Evolution of crossmodal reorganization of the voice area in cochlear-implanted deaf patients

Authors

  • Julien Rouger,

    1. Centre de recherche Cerveau et Cognition, Université Toulouse, Centre national de la recherche scientifique UMR 5549, Hôpital Purpan, Toulouse, France
    Current affiliation:
    1. Julien Rouger is currently at Department of Cognitive Neuroscience, Faculty of Psychology and Neuroscience, University of Maastricht, The Netherlands
    Search for more papers by this author
  • Sébastien Lagleyre,

    1. Service d'oto-rhino-laryngologie et d'oto-neurologie, Hôpital Purpan, Toulouse, France
    Search for more papers by this author
  • Jean-François Démonet,

    1. Imagerie cérébrale et handicaps neurologiques, Université Toulouse, Institut national de la santé et de la recherche médicale U825, Hôpital Purpan, Toulouse, France
    Search for more papers by this author
  • Bernard Fraysse,

    1. Service d'oto-rhino-laryngologie et d'oto-neurologie, Hôpital Purpan, Toulouse, France
    Search for more papers by this author
  • Olivier Deguine,

    1. Centre de recherche Cerveau et Cognition, Université Toulouse, Centre national de la recherche scientifique UMR 5549, Hôpital Purpan, Toulouse, France
    2. Service d'oto-rhino-laryngologie et d'oto-neurologie, Hôpital Purpan, Toulouse, France
    Search for more papers by this author
  • Pascal Barone

    Corresponding author
    1. Centre de recherche Cerveau et Cognition, Université Toulouse, Centre national de la recherche scientifique UMR 5549, Hôpital Purpan, Toulouse, France
    • Centre de recherche Cerveau et Cognition, CNRS UMR 5549, Pavillon Baudot, Hôpital Purpan, BP 25202, 31052 Toulouse CEDEX, France
    Search for more papers by this author

  • Authors contribution: Julien Rouger and Sébastien Lagleyre contributed equally to this work.

Abstract

Psychophysical and neuroimaging studies in both animal and human subjects have clearly demonstrated that cortical plasticity following sensory deprivation leads to a brain functional reorganization that favors the spared modalities. In postlingually deaf patients, the use of a cochlear implant (CI) allows a recovery of the auditory function, which will probably counteract the cortical crossmodal reorganization induced by hearing loss. To study the dynamics of such reversed crossmodal plasticity, we designed a longitudinal neuroimaging study involving the follow-up of 10 postlingually deaf adult CI users engaged in a visual speechreading task. While speechreading activates Broca's area in normally hearing subjects (NHS), the activity level elicited in this region in CI patients is abnormally low and increases progressively with post-implantation time. Furthermore, speechreading in CI patients induces abnormal crossmodal activations in right anterior regions of the superior temporal cortex normally devoted to processing human voice stimuli (temporal voice-sensitive areas-TVA). These abnormal activity levels diminish with post-implantation time and tend towards the levels observed in NHS. First, our study revealed that the neuroplasticity after cochlear implantation involves not only auditory but also visual and audiovisual speech processing networks. Second, our results suggest that during deafness, the functional links between cortical regions specialized in face and voice processing are reallocated to support speech-related visual processing through cross-modal reorganization. Such reorganization allows a more efficient audiovisual integration of speech after cochlear implantation. These compensatory sensory strategies are later completed by the progressive restoration of the visuo-audio-motor speech processing loop, including Broca's area. Hum Brain Mapp, 2012. © 2011 Wiley Periodicals, Inc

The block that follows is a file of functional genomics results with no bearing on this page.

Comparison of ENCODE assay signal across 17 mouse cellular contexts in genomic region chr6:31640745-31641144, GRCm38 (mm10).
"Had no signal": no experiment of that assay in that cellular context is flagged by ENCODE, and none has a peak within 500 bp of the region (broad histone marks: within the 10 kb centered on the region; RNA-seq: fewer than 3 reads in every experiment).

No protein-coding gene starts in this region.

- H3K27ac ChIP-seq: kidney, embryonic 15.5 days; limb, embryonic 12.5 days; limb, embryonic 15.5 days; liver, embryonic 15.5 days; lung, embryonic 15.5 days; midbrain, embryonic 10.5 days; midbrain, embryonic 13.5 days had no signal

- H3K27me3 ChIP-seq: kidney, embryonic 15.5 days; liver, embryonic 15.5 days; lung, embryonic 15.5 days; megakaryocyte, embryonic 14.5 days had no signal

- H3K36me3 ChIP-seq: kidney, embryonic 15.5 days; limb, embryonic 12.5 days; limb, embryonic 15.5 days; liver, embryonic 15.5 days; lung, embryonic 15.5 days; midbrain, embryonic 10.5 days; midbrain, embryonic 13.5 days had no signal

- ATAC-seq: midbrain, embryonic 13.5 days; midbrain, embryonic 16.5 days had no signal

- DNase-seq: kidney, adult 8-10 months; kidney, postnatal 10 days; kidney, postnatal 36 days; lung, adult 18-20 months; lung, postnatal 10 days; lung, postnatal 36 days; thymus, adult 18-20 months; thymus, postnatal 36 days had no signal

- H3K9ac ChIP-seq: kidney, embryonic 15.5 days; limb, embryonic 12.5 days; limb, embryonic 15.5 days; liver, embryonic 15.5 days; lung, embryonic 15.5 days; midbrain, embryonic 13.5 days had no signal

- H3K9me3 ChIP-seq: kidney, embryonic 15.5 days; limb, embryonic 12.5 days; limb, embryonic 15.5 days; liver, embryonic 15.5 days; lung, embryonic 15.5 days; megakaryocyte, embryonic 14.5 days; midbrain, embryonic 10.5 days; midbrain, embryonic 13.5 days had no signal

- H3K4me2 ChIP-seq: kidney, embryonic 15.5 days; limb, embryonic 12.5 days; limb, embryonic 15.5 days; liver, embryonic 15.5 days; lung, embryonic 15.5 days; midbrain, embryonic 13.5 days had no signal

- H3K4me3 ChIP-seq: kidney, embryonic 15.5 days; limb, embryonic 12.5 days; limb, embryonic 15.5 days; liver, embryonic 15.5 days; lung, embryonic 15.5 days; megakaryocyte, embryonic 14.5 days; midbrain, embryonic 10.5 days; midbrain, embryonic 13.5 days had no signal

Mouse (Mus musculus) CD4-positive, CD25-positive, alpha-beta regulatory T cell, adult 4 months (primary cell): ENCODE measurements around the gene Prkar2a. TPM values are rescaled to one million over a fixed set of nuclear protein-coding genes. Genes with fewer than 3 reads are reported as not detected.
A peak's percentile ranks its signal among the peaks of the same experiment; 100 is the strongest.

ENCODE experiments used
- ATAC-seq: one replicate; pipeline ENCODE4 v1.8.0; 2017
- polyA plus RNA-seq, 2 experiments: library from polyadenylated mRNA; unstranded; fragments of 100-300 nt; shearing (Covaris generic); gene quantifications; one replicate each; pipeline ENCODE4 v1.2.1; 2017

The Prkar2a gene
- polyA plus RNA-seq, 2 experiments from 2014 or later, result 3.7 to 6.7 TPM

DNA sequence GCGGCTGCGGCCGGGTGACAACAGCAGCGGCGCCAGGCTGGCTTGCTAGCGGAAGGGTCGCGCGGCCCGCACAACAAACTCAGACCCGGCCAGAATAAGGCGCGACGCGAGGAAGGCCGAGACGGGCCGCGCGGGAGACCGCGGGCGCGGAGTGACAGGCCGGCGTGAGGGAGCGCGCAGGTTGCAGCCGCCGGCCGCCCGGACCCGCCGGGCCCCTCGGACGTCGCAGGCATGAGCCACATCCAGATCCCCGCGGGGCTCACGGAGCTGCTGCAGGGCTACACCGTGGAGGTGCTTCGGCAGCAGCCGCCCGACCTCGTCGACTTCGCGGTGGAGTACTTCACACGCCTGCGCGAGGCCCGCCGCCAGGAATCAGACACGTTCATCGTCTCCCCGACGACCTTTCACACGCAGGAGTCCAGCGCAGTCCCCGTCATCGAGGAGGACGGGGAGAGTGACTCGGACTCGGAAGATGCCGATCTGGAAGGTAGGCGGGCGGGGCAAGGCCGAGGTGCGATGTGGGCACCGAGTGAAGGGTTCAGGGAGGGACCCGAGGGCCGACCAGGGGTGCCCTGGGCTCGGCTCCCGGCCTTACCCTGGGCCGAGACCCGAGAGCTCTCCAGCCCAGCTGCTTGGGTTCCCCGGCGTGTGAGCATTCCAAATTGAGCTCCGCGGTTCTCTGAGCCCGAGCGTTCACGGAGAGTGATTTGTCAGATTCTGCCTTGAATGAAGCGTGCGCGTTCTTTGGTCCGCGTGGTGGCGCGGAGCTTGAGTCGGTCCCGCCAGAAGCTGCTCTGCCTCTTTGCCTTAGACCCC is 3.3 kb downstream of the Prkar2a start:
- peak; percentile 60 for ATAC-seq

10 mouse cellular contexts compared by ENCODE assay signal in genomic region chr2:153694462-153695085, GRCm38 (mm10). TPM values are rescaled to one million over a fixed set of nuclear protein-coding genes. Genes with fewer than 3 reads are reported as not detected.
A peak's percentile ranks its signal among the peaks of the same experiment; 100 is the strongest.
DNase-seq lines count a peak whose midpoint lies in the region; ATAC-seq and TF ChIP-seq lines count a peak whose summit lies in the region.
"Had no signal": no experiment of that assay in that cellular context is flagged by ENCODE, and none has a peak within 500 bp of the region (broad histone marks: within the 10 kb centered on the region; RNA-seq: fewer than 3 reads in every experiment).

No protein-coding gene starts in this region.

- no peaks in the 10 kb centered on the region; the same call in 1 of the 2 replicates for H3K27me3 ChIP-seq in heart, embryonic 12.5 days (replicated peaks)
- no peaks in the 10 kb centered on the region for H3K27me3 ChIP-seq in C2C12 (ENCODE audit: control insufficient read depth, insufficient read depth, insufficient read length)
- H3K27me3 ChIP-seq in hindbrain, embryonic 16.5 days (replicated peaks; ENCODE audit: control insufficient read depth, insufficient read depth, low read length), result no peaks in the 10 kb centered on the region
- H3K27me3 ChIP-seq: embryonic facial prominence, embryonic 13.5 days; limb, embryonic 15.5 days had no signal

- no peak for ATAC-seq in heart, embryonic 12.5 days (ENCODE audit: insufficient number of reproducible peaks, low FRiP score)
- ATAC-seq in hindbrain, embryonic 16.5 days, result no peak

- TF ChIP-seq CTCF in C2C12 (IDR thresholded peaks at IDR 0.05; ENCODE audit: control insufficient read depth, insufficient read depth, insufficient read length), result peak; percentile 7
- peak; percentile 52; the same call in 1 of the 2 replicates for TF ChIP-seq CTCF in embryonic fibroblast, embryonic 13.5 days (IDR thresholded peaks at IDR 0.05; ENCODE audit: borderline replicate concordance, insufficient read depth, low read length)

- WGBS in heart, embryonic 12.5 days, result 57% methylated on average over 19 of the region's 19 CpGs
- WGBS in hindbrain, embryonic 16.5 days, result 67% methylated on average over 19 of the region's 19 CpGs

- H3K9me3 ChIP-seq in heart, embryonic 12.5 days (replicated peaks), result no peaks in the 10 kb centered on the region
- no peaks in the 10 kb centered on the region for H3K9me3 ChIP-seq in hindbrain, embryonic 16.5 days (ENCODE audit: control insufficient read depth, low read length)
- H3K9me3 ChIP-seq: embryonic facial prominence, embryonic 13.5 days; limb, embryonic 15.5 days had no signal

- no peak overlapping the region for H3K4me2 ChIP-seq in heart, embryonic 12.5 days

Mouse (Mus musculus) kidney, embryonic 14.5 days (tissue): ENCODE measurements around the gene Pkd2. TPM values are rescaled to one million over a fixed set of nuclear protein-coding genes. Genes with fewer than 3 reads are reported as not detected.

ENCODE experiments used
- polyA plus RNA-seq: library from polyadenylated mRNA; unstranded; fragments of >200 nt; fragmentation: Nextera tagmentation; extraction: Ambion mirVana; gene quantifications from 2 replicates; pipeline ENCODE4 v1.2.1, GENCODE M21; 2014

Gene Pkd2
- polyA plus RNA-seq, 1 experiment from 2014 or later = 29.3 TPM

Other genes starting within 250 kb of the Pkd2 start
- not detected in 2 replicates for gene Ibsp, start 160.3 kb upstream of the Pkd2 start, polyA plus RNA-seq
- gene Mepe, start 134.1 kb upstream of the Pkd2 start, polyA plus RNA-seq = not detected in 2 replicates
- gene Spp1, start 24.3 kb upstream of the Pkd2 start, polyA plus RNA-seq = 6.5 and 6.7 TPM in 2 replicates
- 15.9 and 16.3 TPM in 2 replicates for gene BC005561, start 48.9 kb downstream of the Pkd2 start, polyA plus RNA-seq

Ancillary